Nov 14, 2013

    Fast road to new downtown buzz

    IT'S an architectural marvel, with a section where you can drive underneath the seabed and still retain your phone network connection.

    Built at a cost of $4.3 billion, the Marina Coastal Expressway (MCE) is also Singapore's most expensive expressway to date.

    But MCE could well justify that price tag. It will do more than offer motorists a new, smoother connection between the eastern and western parts of the island. It will also link them directly to the heart of the downtown area at Marina South, through new connections with Central Boulevard, Marina Boulevard and Maxwell Road.

    On top of that, it will help to free up valuable land for future developments in Marina South, estimated to be 70ha.

    The 5km MCE connects the Ayer-Rajah Expressway (AYE) in the west to the East Coast Parkway (ECP) and the Kallang-Paya Lebar Expressway (KPE) in the east. As a result, part of the ECP in the city centre will be freed up for development.

    This 1km stretch of the existing expressway is located after Central Boulevard (see graphic).

    The MCE, Singapore's 10th expressway, will be five lanes in both directions and will open at 9am on Dec 29, said the Land Transport Authority (LTA).

    Built at a cost of around $860 million per kilometre, MCE has 3.6km built as a tunnel, including a 420m section below the seabed.

    Transport expert Lee Der Horng from the National University of Singapore said that with the removal of the ECP section, a "big chunk" of Marina Bay can be retained for development, as the expressway no longer cuts through the area.

    Noting that MCE is built at the fringe of the new downtown area, Dr Lee said: "When you give higher priority to land (use), in terms of the infrastructure and urban development, then you must find a way to relocate the ECP."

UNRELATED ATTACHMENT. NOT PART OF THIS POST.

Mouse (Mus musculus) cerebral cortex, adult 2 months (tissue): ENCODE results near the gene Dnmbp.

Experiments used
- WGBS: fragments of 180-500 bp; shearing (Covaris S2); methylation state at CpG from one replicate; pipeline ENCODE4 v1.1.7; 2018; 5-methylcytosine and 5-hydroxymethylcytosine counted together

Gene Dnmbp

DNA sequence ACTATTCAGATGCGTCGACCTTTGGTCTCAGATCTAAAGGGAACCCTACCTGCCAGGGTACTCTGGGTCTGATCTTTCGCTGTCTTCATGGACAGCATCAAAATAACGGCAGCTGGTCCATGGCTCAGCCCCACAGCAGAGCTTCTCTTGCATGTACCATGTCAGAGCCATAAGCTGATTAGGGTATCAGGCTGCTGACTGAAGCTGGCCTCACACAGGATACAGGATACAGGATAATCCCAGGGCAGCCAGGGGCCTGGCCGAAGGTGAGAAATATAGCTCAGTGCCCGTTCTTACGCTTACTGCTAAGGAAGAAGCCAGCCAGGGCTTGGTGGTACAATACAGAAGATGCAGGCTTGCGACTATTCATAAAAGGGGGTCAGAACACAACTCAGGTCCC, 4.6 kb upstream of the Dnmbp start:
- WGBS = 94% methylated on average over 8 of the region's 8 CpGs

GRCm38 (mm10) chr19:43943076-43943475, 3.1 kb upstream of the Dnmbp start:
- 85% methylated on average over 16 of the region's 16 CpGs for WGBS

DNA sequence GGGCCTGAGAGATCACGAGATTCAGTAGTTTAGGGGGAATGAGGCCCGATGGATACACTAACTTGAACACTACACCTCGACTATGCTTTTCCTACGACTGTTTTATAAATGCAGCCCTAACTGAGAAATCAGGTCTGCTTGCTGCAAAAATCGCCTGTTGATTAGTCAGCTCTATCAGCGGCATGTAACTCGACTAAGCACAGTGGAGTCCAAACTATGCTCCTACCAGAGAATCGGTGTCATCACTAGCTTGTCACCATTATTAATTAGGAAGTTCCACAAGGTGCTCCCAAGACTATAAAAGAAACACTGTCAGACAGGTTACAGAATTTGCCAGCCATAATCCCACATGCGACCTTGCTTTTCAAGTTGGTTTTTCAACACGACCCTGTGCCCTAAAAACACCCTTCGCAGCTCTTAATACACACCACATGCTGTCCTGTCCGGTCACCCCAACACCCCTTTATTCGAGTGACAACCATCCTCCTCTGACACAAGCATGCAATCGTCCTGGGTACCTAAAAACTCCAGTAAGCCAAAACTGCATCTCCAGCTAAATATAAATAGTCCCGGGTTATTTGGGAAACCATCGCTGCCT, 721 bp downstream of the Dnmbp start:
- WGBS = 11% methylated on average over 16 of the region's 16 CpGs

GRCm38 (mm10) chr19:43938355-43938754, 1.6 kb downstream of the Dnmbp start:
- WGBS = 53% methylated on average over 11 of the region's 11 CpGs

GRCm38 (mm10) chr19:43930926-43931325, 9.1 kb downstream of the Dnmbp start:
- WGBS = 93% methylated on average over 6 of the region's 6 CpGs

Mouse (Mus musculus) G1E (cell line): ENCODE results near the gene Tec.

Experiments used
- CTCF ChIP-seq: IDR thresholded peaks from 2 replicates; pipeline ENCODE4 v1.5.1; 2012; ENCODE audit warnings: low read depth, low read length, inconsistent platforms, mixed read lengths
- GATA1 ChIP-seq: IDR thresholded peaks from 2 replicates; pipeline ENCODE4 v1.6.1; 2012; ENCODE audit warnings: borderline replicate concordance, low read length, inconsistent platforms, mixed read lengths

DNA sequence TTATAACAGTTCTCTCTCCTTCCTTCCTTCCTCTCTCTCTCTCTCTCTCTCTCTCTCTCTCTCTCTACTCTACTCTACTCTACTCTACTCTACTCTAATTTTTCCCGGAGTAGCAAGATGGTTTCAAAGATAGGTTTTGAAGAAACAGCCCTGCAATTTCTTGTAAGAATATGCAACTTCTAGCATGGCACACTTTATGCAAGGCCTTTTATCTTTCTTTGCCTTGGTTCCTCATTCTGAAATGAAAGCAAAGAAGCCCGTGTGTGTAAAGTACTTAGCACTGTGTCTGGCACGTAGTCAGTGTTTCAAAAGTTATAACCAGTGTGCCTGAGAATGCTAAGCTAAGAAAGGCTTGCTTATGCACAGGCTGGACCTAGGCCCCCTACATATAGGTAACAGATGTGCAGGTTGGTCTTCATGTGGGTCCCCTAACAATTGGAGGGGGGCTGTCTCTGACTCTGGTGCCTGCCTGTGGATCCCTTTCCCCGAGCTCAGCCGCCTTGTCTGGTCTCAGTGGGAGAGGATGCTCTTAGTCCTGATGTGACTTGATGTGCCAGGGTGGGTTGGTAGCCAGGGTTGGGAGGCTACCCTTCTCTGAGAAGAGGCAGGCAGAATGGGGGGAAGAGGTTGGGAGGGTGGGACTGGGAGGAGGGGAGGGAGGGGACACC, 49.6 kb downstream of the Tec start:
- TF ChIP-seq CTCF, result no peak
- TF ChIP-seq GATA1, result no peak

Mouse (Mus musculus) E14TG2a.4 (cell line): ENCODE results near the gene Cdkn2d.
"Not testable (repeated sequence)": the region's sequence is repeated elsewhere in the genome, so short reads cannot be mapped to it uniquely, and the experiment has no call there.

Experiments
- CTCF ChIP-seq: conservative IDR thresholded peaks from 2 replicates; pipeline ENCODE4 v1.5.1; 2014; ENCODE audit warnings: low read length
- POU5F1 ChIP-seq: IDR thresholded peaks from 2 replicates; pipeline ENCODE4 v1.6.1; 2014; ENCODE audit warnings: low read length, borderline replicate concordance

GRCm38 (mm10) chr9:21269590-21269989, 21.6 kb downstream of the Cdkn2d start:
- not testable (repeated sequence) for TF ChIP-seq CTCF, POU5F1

MCE may also be safer than the section of the ECP near Marina Bay Sands, which is curvy and can be dangerous for motorists, said Dr Lee.

    MCE, on the other hand, has a relatively straighter alignment and is better for traffic flow, he noted.

    It will also bypass some busy expressway entrances and exits, such as at Rochor Road, which may help to cut down travelling time, Dr Lee said.

    While MCE opens next month, there will still be roadworks in the Marina South area which will be completed by the third quarter of next year.

    The works include the removal of the existing ECP structure between Central Boulevard and Prince Edward Road, as well as the straightening of Central Boulevard and Marina Boulevard.

    While these roadworks are going on, motorists using Central Boulevard and Marina Boulevard will need to use a series of interim roads to enter and exit the Marina Bay area.

    As part of the development plan, the stretch of the ECP west of Benjamin Sheares Bridge will be converted to a major arterial road, and renamed as Sheares Avenue.

    The speed limit on MCE, which is designed with a top speed of 80kmh, will be announced later.